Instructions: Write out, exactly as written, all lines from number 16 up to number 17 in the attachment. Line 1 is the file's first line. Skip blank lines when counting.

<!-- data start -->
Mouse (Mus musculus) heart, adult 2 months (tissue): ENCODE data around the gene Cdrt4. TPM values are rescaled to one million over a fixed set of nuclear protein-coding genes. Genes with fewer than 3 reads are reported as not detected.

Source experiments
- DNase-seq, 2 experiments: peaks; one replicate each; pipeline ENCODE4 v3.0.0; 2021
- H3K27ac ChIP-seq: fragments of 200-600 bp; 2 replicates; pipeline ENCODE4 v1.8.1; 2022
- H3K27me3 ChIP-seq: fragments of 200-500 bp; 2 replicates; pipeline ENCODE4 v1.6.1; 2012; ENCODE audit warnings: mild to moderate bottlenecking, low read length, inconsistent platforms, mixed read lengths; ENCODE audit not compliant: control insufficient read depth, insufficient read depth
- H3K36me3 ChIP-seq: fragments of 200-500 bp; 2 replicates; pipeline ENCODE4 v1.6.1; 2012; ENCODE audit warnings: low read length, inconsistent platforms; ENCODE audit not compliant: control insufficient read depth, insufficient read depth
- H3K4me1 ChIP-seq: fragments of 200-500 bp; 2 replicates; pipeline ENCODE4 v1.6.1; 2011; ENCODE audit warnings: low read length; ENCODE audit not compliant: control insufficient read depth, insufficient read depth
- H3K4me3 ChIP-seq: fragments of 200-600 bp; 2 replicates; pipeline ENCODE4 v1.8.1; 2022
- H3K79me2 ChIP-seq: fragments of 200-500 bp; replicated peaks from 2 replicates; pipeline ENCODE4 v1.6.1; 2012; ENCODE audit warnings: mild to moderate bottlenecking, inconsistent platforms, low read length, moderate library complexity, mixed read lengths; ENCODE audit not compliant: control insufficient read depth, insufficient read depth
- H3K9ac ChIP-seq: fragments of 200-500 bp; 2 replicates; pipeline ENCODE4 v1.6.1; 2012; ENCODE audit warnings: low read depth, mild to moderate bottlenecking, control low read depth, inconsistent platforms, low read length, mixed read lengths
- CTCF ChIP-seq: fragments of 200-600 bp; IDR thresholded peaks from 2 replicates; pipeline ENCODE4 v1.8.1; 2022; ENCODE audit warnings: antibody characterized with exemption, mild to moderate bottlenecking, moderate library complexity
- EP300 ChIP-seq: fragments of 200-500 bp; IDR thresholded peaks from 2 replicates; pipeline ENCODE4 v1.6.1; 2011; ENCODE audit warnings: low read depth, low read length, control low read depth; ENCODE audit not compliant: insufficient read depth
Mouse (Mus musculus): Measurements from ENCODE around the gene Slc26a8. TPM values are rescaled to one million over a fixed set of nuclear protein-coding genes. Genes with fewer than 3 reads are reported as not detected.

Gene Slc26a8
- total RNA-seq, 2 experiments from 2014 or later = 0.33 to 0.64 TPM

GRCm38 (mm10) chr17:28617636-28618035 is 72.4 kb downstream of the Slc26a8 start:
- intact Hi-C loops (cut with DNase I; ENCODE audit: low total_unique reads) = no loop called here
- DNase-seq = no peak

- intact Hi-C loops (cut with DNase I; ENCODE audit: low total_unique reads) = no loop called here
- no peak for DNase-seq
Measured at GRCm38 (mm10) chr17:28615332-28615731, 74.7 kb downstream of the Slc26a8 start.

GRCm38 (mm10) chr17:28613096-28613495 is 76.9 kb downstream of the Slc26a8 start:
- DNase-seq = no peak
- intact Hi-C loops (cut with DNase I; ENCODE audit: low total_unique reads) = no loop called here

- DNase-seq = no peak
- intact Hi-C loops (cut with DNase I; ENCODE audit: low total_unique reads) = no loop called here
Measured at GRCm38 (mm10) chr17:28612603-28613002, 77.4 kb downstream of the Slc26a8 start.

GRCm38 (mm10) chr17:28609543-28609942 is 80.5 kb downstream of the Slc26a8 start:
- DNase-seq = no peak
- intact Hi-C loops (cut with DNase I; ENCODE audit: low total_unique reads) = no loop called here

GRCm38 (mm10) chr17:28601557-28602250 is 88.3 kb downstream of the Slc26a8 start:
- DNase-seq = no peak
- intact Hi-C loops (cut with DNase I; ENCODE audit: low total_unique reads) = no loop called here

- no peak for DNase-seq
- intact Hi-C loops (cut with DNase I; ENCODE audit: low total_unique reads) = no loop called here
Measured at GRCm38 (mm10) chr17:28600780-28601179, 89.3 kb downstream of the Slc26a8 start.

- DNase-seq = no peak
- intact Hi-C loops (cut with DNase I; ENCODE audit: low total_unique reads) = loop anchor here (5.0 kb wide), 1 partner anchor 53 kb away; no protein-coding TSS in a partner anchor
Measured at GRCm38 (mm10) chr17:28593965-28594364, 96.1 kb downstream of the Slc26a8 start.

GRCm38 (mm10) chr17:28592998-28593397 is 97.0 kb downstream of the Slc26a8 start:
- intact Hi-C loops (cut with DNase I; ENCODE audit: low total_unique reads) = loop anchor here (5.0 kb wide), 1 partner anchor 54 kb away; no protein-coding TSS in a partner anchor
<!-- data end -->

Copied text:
GRCm38 (mm10) chr17:28617636-28618035 is 72.4 kb downstream of the Slc26a8 start:
- intact Hi-C loops (cut with DNase I; ENCODE audit: low total_unique reads) = no loop called here